I’ve never understood the weird people who refuse to travel backwards on trains.
Whilst commuting yesterday, a lady said to her friend: “I cannot sit travelling backwards on trains” and insisted on swapping seats.
Now, I’ll admit that travelling forwards is marginally better because you can see where you are going and not where you’ve been which is more comforting for the brain to compute.
However, the excuse normally given for not travelling backwards is because “sitting with their back to the engine makes them feel sick.”
Which is fine, except it’s an excuse still given when some people are sitting in Carriage No.8 which is about a quarter of a mile from the engine.
So how can an electric engine that far away have any effect on the constitution of your stomach or make you feel queasy…?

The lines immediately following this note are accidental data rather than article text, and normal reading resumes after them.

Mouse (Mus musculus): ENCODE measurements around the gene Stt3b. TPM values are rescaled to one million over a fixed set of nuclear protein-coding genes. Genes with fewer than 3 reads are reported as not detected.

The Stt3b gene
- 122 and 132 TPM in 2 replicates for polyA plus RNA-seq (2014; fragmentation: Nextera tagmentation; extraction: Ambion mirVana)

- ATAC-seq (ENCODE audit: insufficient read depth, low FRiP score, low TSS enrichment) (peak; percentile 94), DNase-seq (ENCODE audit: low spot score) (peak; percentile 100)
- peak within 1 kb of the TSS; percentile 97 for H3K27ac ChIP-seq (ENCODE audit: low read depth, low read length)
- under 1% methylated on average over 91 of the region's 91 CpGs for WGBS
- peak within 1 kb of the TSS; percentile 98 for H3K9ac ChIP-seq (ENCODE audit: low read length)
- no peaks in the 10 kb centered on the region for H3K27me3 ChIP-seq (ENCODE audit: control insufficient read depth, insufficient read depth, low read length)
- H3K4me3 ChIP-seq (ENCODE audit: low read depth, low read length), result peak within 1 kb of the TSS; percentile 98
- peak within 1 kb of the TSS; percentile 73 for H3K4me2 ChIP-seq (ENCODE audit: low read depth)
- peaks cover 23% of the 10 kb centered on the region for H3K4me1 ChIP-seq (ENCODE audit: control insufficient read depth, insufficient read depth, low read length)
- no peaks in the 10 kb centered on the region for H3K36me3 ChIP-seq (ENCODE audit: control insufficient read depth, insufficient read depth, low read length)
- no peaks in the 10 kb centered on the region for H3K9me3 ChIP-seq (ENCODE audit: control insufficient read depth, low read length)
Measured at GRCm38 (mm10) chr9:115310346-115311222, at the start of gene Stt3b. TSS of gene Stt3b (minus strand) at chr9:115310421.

In practice, how does this work? What sorcery is this…?
When they’re travelling on the underground with its side-facing seats do they only feel half sick? Do they get sick on the right or left-hand side of their stomachs depending which side of the aisle they are sitting in?
Did these same people refuse to travel in their grandad’s 1970’s Skoda because it had the engine in the back or did they sit on the front passenger seat like Christine Keeler facing the back? Or, given the temperamental nature of the car back then, did they, like most people, just get out and push it so it never became an issue?
Similarly, do they ever blame their nonsense medical condition for their failure to become a Formula One racing driver?
Can they not use a hair-dryer on the back of their head without vomiting?
Or do people just like to make up perceived ailments for fun? Surely, it’s just best to say you prefer to see where you’re going and sit facing forwards than making up some baloney about being ill?
That’s what makes me sick, anyway.
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